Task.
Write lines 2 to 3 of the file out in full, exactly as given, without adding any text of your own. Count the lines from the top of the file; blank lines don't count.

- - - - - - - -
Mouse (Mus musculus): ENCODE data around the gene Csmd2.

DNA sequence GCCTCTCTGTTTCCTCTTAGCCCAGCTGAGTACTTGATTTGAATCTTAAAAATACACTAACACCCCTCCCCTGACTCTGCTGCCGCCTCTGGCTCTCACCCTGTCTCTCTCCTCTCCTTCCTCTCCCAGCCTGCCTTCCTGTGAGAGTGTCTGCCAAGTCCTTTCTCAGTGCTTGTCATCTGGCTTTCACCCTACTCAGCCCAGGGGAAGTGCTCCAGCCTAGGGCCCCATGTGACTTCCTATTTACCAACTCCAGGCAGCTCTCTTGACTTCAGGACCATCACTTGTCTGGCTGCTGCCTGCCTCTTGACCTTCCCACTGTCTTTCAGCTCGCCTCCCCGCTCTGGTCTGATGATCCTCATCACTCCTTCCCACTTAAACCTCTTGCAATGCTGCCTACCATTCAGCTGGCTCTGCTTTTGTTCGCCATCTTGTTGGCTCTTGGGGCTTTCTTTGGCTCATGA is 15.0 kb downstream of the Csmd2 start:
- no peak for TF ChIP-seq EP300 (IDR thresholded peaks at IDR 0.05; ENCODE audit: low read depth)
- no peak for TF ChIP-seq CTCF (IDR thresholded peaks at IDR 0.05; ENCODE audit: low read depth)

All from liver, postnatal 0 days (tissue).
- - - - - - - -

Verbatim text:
DNA sequence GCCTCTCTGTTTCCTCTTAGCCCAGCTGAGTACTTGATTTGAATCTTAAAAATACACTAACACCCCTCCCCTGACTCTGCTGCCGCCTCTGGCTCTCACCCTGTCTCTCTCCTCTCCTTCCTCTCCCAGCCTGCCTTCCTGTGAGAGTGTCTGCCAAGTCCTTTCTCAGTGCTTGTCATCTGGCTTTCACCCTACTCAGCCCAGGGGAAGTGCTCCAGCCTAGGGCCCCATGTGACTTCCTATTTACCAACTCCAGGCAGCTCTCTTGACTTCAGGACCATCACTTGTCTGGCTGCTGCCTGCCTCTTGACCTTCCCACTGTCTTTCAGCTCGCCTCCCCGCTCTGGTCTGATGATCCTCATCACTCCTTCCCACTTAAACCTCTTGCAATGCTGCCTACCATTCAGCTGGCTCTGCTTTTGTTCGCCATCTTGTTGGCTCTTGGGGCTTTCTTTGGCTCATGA is 15.0 kb downstream of the Csmd2 start:
- no peak for TF ChIP-seq EP300 (IDR thresholded peaks at IDR 0.05; ENCODE audit: low read depth)